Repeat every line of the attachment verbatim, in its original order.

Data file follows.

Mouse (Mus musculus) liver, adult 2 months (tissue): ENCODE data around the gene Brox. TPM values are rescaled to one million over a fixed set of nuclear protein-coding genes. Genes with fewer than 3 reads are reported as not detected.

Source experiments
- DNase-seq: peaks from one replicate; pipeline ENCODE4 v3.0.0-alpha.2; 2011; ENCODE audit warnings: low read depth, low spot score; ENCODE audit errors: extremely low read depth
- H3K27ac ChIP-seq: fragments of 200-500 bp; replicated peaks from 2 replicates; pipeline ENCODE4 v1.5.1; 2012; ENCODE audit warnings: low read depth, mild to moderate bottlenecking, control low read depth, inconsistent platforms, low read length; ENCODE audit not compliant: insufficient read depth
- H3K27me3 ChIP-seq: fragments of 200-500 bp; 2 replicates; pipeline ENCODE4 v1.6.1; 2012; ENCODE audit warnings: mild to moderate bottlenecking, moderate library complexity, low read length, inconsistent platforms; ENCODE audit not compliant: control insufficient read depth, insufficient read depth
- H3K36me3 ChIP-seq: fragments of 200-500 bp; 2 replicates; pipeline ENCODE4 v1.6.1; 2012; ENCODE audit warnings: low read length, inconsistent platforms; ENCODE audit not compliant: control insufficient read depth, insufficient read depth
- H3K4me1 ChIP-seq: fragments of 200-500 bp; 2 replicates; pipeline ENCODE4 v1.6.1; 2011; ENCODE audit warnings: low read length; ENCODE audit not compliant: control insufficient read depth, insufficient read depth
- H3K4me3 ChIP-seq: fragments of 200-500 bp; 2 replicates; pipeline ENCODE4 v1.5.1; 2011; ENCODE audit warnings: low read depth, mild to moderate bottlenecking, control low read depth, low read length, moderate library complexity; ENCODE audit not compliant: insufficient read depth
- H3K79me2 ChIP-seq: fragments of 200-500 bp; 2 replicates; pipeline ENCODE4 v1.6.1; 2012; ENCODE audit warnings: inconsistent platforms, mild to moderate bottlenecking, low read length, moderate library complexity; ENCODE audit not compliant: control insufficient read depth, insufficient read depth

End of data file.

Mouse (Mus musculus) liver, adult 2 months (tissue): ENCODE data around the gene Brox. TPM values are rescaled to one million over a fixed set of nuclear protein-coding genes. Genes with fewer than 3 reads are reported as not detected.

Source experiments
- DNase-seq: peaks from one replicate; pipeline ENCODE4 v3.0.0-alpha.2; 2011; ENCODE audit warnings: low read depth, low spot score; ENCODE audit errors: extremely low read depth
- H3K27ac ChIP-seq: fragments of 200-500 bp; replicated peaks from 2 replicates; pipeline ENCODE4 v1.5.1; 2012; ENCODE audit warnings: low read depth, mild to moderate bottlenecking, control low read depth, inconsistent platforms, low read length; ENCODE audit not compliant: insufficient read depth
- H3K27me3 ChIP-seq: fragments of 200-500 bp; 2 replicates; pipeline ENCODE4 v1.6.1; 2012; ENCODE audit warnings: mild to moderate bottlenecking, moderate library complexity, low read length, inconsistent platforms; ENCODE audit not compliant: control insufficient read depth, insufficient read depth
- H3K36me3 ChIP-seq: fragments of 200-500 bp; 2 replicates; pipeline ENCODE4 v1.6.1; 2012; ENCODE audit warnings: low read length, inconsistent platforms; ENCODE audit not compliant: control insufficient read depth, insufficient read depth
- H3K4me1 ChIP-seq: fragments of 200-500 bp; 2 replicates; pipeline ENCODE4 v1.6.1; 2011; ENCODE audit warnings: low read length; ENCODE audit not compliant: control insufficient read depth, insufficient read depth
- H3K4me3 ChIP-seq: fragments of 200-500 bp; 2 replicates; pipeline ENCODE4 v1.5.1; 2011; ENCODE audit warnings: low read depth, mild to moderate bottlenecking, control low read depth, low read length, moderate library complexity; ENCODE audit not compliant: insufficient read depth
- H3K79me2 ChIP-seq: fragments of 200-500 bp; 2 replicates; pipeline ENCODE4 v1.6.1; 2012; ENCODE audit warnings: inconsistent platforms, mild to moderate bottlenecking, low read length, moderate library complexity; ENCODE audit not compliant: control insufficient read depth, insufficient read depth